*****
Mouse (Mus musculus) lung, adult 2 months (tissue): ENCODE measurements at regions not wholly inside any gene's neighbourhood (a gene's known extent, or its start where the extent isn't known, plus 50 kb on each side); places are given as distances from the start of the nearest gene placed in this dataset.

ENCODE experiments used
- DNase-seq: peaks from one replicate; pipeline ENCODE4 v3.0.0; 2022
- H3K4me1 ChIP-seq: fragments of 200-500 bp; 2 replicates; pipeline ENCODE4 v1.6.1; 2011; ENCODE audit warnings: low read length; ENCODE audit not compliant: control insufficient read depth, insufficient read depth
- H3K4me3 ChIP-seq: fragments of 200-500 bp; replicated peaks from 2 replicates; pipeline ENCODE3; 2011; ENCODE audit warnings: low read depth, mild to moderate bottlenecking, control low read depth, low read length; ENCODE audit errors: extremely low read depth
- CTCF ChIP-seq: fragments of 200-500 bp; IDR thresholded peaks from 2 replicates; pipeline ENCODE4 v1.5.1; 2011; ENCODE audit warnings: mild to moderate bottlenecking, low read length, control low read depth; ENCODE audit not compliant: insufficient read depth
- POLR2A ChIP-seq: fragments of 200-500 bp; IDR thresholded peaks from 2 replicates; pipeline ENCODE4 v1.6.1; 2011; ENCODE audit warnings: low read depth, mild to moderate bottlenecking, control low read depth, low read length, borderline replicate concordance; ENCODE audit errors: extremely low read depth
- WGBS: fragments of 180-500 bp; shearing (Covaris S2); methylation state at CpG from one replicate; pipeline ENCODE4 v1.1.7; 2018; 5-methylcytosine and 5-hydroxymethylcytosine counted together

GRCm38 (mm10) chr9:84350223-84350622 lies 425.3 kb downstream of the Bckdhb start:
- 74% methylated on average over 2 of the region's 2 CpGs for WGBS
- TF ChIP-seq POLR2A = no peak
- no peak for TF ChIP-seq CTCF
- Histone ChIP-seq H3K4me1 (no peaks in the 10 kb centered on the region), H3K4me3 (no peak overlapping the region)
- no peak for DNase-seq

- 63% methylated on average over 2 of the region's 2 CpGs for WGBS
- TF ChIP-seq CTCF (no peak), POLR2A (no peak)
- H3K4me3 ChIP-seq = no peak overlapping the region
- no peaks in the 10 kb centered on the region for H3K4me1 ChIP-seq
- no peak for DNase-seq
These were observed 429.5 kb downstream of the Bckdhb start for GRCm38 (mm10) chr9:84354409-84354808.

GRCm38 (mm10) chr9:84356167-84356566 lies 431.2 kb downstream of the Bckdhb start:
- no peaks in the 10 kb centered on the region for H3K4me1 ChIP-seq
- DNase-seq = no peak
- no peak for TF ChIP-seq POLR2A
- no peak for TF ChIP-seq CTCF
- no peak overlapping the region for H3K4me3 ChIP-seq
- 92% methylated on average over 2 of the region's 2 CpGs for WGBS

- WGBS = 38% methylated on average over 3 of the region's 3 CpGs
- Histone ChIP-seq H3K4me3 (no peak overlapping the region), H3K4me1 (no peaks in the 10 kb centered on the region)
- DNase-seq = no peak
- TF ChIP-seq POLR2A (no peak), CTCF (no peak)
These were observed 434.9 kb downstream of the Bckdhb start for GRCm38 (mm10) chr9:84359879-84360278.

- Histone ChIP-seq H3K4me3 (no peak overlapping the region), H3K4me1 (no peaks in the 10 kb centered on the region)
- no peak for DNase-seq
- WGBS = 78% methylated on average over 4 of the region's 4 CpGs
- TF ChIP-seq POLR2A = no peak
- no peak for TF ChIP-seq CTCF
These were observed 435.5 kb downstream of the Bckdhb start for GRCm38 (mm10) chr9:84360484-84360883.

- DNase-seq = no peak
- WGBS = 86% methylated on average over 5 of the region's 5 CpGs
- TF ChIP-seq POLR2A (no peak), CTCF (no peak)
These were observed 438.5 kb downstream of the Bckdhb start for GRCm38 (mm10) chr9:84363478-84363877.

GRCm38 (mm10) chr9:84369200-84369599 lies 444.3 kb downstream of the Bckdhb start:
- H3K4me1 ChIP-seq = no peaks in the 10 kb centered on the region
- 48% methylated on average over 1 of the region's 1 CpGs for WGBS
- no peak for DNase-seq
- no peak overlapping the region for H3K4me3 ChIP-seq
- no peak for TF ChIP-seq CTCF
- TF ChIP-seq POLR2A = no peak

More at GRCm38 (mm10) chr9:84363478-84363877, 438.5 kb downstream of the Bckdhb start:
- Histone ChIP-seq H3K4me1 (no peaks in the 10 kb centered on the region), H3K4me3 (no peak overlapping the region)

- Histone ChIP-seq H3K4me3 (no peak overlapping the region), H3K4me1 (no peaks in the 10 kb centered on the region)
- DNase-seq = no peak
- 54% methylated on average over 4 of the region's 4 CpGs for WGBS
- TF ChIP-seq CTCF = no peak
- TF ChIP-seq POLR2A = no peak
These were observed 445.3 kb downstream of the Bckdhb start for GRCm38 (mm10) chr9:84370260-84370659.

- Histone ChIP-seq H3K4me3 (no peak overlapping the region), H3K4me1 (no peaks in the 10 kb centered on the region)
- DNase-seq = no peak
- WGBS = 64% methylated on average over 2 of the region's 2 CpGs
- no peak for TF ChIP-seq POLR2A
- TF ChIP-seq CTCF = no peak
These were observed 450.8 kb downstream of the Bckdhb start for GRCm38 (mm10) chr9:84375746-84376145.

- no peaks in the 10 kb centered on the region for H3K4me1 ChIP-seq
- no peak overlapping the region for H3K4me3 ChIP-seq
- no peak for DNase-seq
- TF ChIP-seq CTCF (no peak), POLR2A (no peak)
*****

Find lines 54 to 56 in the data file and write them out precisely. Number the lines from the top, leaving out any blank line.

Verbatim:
- 54% methylated on average over 4 of the region's 4 CpGs for WGBS
- TF ChIP-seq CTCF = no peak
- TF ChIP-seq POLR2A = no peak